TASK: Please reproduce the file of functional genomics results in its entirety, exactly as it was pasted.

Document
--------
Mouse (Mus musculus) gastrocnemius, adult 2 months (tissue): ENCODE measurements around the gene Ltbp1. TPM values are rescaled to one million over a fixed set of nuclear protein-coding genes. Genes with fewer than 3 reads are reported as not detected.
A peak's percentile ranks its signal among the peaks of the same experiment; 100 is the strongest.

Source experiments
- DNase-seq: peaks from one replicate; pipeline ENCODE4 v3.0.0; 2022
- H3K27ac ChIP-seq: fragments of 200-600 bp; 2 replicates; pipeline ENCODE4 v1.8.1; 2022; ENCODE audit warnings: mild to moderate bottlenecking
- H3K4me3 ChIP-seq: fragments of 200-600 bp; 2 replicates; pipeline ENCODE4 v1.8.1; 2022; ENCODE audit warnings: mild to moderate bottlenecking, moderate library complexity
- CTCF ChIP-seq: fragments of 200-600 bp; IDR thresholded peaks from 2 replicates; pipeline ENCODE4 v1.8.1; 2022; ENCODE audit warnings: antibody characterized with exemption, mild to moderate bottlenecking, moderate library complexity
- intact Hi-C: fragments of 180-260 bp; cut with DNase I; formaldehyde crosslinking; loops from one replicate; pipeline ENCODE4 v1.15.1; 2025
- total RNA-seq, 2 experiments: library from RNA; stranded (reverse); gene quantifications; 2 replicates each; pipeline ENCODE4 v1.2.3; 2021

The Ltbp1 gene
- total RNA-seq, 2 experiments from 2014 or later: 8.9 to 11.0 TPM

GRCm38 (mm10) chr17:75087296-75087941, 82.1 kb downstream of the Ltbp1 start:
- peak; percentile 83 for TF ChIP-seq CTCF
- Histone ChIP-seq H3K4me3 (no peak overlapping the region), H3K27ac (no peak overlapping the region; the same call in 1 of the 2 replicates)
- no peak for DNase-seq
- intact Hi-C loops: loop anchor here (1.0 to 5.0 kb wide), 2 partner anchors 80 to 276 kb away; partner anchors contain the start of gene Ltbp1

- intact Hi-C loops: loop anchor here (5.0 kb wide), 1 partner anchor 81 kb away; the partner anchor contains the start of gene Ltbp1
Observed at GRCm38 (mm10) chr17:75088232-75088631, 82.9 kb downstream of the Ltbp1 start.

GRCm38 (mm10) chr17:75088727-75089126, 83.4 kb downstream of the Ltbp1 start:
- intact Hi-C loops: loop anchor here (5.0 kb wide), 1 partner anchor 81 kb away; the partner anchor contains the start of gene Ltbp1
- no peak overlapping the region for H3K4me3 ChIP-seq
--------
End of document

Mouse (Mus musculus) gastrocnemius, adult 2 months (tissue): ENCODE measurements around the gene Ltbp1. TPM values are rescaled to one million over a fixed set of nuclear protein-coding genes. Genes with fewer than 3 reads are reported as not detected.
A peak's percentile ranks its signal among the peaks of the same experiment; 100 is the strongest.

Source experiments
- DNase-seq: peaks from one replicate; pipeline ENCODE4 v3.0.0; 2022
- H3K27ac ChIP-seq: fragments of 200-600 bp; 2 replicates; pipeline ENCODE4 v1.8.1; 2022; ENCODE audit warnings: mild to moderate bottlenecking
- H3K4me3 ChIP-seq: fragments of 200-600 bp; 2 replicates; pipeline ENCODE4 v1.8.1; 2022; ENCODE audit warnings: mild to moderate bottlenecking, moderate library complexity
- CTCF ChIP-seq: fragments of 200-600 bp; IDR thresholded peaks from 2 replicates; pipeline ENCODE4 v1.8.1; 2022; ENCODE audit warnings: antibody characterized with exemption, mild to moderate bottlenecking, moderate library complexity
- intact Hi-C: fragments of 180-260 bp; cut with DNase I; formaldehyde crosslinking; loops from one replicate; pipeline ENCODE4 v1.15.1; 2025
- total RNA-seq, 2 experiments: library from RNA; stranded (reverse); gene quantifications; 2 replicates each; pipeline ENCODE4 v1.2.3; 2021

The Ltbp1 gene
- total RNA-seq, 2 experiments from 2014 or later: 8.9 to 11.0 TPM

GRCm38 (mm10) chr17:75087296-75087941, 82.1 kb downstream of the Ltbp1 start:
- peak; percentile 83 for TF ChIP-seq CTCF
- Histone ChIP-seq H3K4me3 (no peak overlapping the region), H3K27ac (no peak overlapping the region; the same call in 1 of the 2 replicates)
- no peak for DNase-seq
- intact Hi-C loops: loop anchor here (1.0 to 5.0 kb wide), 2 partner anchors 80 to 276 kb away; partner anchors contain the start of gene Ltbp1

- intact Hi-C loops: loop anchor here (5.0 kb wide), 1 partner anchor 81 kb away; the partner anchor contains the start of gene Ltbp1
Observed at GRCm38 (mm10) chr17:75088232-75088631, 82.9 kb downstream of the Ltbp1 start.

GRCm38 (mm10) chr17:75088727-75089126, 83.4 kb downstream of the Ltbp1 start:
- intact Hi-C loops: loop anchor here (5.0 kb wide), 1 partner anchor 81 kb away; the partner anchor contains the start of gene Ltbp1
- no peak overlapping the region for H3K4me3 ChIP-seq